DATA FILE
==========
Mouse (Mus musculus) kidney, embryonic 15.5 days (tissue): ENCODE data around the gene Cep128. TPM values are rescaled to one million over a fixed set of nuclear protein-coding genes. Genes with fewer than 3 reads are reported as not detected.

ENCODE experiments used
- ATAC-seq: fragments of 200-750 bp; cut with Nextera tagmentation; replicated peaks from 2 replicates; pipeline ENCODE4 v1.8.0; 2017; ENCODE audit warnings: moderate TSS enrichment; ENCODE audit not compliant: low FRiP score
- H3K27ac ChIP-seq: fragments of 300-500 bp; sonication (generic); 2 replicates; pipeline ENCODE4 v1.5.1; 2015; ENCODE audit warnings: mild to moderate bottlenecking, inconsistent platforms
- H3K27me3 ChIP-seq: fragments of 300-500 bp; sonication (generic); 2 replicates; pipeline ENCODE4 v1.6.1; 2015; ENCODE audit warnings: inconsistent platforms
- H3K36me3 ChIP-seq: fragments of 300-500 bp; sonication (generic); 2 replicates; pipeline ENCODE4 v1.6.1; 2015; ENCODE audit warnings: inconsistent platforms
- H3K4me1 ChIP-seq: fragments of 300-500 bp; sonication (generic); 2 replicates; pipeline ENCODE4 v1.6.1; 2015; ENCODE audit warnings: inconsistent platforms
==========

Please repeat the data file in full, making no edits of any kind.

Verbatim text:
Mouse (Mus musculus) kidney, embryonic 15.5 days (tissue): ENCODE data around the gene Cep128. TPM values are rescaled to one million over a fixed set of nuclear protein-coding genes. Genes with fewer than 3 reads are reported as not detected.

ENCODE experiments used
- ATAC-seq: fragments of 200-750 bp; cut with Nextera tagmentation; replicated peaks from 2 replicates; pipeline ENCODE4 v1.8.0; 2017; ENCODE audit warnings: moderate TSS enrichment; ENCODE audit not compliant: low FRiP score
- H3K27ac ChIP-seq: fragments of 300-500 bp; sonication (generic); 2 replicates; pipeline ENCODE4 v1.5.1; 2015; ENCODE audit warnings: mild to moderate bottlenecking, inconsistent platforms
- H3K27me3 ChIP-seq: fragments of 300-500 bp; sonication (generic); 2 replicates; pipeline ENCODE4 v1.6.1; 2015; ENCODE audit warnings: inconsistent platforms
- H3K36me3 ChIP-seq: fragments of 300-500 bp; sonication (generic); 2 replicates; pipeline ENCODE4 v1.6.1; 2015; ENCODE audit warnings: inconsistent platforms
- H3K4me1 ChIP-seq: fragments of 300-500 bp; sonication (generic); 2 replicates; pipeline ENCODE4 v1.6.1; 2015; ENCODE audit warnings: inconsistent platforms